I haven’t asked, but it could be because most of the police have gone back to their stations once rush hour is over, and so a taxi with a passenger, yet with light on and meter up won’t end up getting a fine.

      • Lorin Yochim says:

        I’ll assume that’s in Beijing, James? If so, I stand corrected and shame-faced. I’ve actually given up taking taxis from Beijing train stations (unless I’m alone and willing to stand in line underground). That BS of negotiating trips is well out of hand at this point and looks very bad on the city. I take the bus/underground whenever possible, although that is a serious pain in the arse with a toddler in tow. It seems the problem is worst around train stations and airports, but I hadn’t linked it to the fapiao specifically. Aren’t those outside-the-station-queue taxis able to do this in part because they can poach for people not willing to stand in line?

      • James says:

        Beijing, Tianjin, Taiyuan, Shenyang… pretty much any city I’ve been to in China,

        The taxi queue generally seems to break down completely past 8pm-ish, but yeah, I guessed that those people were outside the queue to avoid the rules. Though I wouldn’t have said there was a recognizable queue in Urumqi, at the train station or the airport in the afternoon.

        My reason for avoiding the queue is that I prefer to get a taxi headed the right direction on the roadway rather than put up with the “but we can’t pull a u-turn here” or waiting for traffic, or the ever popular lets-see-if-the-foreigner-knows-anything-about-the-direction-of-his-destination game.

      • Lorin Yochim says:

        It’s funny, I used to think that China has some of the most honest drivers I’d ever encountered, so that station front game is particularly vexing. My first overseas taxi driver experience was in Athens. The less said the better. I’d still maintain than most China taxi drivers are real salt of the earth types, and they are great informants when you want to get a straight-talking opinion on just about anything. If they’re in a bad mood, you can always commiserate with them over the rising price of fuel.

      • James says:

        I know three taxi drivers – I see them around the nighborhood, and I’ve ridden with them often enough to know a bit about them, and their wives, or in one case, cousin, drive day shift, and they drive evening shift. They are salt-of-the-earth types of guys, very personable and helpful.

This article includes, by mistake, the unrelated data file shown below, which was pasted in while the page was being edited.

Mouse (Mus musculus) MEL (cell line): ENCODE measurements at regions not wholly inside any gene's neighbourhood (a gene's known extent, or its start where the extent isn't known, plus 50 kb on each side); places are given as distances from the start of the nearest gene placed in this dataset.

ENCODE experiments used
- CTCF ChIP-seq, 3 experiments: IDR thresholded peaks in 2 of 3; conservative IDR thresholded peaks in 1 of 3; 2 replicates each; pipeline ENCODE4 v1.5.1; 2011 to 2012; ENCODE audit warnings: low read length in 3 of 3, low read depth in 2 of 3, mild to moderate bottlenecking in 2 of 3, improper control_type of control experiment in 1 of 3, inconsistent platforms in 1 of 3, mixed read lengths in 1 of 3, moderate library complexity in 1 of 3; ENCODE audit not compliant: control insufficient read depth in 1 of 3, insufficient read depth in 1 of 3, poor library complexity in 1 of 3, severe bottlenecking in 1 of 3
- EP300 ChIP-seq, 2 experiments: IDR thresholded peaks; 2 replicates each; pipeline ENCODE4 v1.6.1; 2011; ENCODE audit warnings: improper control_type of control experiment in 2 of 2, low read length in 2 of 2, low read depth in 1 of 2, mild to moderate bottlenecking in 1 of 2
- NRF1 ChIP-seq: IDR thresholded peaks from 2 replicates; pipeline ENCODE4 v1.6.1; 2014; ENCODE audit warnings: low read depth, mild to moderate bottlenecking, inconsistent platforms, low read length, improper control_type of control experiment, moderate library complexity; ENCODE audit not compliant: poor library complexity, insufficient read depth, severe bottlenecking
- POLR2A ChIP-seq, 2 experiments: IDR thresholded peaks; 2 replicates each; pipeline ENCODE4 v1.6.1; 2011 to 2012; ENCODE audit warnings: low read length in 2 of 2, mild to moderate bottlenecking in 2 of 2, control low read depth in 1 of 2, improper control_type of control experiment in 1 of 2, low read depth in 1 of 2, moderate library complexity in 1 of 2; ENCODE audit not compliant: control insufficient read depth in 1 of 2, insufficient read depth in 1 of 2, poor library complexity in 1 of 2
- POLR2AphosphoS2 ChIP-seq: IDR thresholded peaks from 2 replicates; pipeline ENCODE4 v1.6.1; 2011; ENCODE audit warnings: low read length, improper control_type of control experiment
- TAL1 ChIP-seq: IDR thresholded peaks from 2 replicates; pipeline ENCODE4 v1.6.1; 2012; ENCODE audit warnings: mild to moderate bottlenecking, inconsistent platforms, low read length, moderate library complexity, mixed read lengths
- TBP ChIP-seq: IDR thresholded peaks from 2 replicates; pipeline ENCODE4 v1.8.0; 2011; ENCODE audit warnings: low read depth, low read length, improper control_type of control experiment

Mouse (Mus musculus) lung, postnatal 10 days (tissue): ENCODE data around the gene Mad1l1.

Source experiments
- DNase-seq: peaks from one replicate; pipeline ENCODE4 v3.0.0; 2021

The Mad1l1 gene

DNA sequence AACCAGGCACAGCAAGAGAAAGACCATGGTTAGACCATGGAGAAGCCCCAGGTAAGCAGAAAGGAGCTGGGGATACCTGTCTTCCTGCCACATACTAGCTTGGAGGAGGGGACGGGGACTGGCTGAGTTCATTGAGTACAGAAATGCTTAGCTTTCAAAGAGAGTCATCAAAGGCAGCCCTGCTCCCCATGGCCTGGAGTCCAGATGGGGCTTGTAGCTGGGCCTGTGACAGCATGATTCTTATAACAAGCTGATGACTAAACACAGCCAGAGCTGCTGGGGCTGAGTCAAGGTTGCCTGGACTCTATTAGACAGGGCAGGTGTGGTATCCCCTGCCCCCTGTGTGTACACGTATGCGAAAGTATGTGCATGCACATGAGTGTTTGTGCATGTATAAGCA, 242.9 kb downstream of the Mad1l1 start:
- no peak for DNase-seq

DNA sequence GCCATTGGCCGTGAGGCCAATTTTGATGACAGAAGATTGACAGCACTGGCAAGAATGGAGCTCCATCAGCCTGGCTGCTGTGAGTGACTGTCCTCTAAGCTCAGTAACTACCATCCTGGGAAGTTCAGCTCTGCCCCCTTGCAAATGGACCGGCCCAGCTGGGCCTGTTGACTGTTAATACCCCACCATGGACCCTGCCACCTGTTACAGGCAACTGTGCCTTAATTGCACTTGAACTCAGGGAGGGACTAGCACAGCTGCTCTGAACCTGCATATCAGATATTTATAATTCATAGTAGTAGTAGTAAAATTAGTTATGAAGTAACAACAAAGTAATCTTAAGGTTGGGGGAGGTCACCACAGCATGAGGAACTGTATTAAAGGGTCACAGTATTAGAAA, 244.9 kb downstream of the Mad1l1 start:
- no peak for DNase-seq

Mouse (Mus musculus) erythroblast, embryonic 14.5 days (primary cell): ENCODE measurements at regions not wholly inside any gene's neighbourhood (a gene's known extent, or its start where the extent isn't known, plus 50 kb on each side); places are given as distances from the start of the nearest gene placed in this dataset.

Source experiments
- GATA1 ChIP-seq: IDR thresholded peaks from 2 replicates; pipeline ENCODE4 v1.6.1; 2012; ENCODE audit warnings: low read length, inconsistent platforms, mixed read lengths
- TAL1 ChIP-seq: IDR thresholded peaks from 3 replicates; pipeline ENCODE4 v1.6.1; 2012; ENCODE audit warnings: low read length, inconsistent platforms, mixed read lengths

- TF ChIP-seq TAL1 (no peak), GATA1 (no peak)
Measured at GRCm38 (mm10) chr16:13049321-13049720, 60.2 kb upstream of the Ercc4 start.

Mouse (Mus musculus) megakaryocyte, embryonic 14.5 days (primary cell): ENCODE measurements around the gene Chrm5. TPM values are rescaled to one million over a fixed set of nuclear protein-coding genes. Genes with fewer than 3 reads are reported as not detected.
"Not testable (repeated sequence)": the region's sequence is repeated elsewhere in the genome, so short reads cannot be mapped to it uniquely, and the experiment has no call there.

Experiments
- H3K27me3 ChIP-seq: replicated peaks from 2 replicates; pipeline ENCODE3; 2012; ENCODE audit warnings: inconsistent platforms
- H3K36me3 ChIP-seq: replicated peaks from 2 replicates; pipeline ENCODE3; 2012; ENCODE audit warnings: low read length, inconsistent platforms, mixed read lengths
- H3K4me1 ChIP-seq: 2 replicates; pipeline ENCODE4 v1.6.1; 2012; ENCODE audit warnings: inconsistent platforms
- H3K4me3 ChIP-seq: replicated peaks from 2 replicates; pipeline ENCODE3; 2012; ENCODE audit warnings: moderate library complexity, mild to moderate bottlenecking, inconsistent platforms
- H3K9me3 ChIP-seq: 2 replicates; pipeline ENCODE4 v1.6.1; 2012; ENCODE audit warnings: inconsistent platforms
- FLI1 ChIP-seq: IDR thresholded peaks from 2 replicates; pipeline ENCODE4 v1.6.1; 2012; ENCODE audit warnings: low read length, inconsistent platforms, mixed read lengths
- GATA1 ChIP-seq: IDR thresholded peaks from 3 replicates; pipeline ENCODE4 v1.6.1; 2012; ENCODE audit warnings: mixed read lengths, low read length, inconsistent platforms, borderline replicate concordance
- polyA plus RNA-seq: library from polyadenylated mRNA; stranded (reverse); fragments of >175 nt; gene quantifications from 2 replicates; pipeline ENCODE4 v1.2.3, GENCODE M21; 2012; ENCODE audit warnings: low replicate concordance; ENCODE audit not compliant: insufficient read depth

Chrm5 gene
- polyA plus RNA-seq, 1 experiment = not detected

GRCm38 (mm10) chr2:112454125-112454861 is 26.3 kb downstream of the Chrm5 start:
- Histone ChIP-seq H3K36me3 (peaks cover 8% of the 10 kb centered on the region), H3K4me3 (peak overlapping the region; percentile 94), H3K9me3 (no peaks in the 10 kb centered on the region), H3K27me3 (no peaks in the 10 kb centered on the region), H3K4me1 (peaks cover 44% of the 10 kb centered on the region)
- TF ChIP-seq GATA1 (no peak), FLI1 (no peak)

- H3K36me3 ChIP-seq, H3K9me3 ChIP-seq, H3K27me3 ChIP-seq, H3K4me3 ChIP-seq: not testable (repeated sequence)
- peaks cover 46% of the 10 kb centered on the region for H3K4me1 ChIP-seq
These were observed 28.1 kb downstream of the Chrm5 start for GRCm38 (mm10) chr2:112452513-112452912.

The taxi drivers at the stations can be real sharks, smiling and friendly as they attempt to take arm and leg.

        I haven’t had more than 20 or so female taxi drivers, and all of them were very professional and careful, but for the men, one grey-haired driver just about made my hair turn grey, and this was after several years of being in China. It really took me 15 minutes to calm down after that ride, my heart was pounding. He almost had that Miandi on two wheels around corners. It was like he was practicing for a rally car race in 7am traffic.

  5. macroidtoe says:

    When I first learned that you get a little scratch-off lottery ticket with your receipt, I thought “Oh, that’s kind of cool” and always asked for them from then on.

    When I later was offered a free juice box because a restaurant was “out of receipts,” I thought “Huh… that’s odd. Like they owe me something for not having the receipt?”

    It wasn’t until someone told me exactly what the losing tickets said (“Thank you for paying tax” or something like that) that I realized how the whole system works… and had a good laugh. No one else thought it was that funny. :

  6. Lao Why? says:

    Fa piao are required for every transaction. It is indeed a way to document revenue. Aside from corporate income taxes which would be reduced by not reporting the sale, the seller would not be liable for VAT or its service related twin tax, business revenue. VAT can be up to 17% of the transaction amount and corporate tax is 25% of pretax income.
    If you park a car in Beijing, the parking attendant (there’s a human being that does this on every block) will tell you one price with fa piao and another, lower price without fa piao. He pockets the money for customers who don’t need the fa piao.

    • Lorin Yochim says:

      Clearly things are more advanced in Beijing that Shijiazhuang! 😉 At any rate, I’ll head back this summer for an update. Perhaps I can earn some extra cash optioning my unneeded fapiao. Can you answer my question above about different sectors? If I go to Hong Qiao these days, should I be able to get a fapiao? Let’s leave aside the argument that would ensue if I actually did ask for one.

      • Lao Why? says: